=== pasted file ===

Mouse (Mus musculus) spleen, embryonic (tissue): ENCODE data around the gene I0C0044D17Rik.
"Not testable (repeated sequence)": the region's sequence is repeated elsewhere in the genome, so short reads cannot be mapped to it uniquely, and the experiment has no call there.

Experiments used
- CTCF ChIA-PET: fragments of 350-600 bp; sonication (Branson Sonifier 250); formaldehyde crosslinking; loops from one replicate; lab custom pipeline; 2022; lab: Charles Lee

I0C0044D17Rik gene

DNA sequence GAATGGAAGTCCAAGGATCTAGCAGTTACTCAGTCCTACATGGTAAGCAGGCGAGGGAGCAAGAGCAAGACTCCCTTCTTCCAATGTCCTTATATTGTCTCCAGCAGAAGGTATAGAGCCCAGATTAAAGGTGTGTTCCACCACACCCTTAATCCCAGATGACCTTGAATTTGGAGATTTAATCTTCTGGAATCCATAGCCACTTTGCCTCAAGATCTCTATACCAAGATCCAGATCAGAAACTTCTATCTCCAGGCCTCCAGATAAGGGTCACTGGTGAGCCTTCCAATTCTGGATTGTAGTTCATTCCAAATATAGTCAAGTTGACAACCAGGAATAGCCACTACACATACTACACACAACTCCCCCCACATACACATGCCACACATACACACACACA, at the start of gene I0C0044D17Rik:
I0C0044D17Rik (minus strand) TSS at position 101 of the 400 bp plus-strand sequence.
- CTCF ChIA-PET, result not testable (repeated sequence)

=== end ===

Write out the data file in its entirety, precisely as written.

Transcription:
Mouse (Mus musculus) spleen, embryonic (tissue): ENCODE data around the gene I0C0044D17Rik.
"Not testable (repeated sequence)": the region's sequence is repeated elsewhere in the genome, so short reads cannot be mapped to it uniquely, and the experiment has no call there.

Experiments used
- CTCF ChIA-PET: fragments of 350-600 bp; sonication (Branson Sonifier 250); formaldehyde crosslinking; loops from one replicate; lab custom pipeline; 2022; lab: Charles Lee

I0C0044D17Rik gene

DNA sequence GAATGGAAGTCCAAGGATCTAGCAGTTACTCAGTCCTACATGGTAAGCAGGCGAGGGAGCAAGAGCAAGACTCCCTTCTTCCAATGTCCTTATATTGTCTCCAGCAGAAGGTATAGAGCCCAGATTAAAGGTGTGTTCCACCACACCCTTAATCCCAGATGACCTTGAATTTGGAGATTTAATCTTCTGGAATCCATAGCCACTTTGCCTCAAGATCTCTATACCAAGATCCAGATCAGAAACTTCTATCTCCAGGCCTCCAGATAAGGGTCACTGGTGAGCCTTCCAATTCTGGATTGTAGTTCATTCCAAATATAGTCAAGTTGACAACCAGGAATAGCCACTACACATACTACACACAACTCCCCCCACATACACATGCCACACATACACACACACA, at the start of gene I0C0044D17Rik:
I0C0044D17Rik (minus strand) TSS at position 101 of the 400 bp plus-strand sequence.
- CTCF ChIA-PET, result not testable (repeated sequence)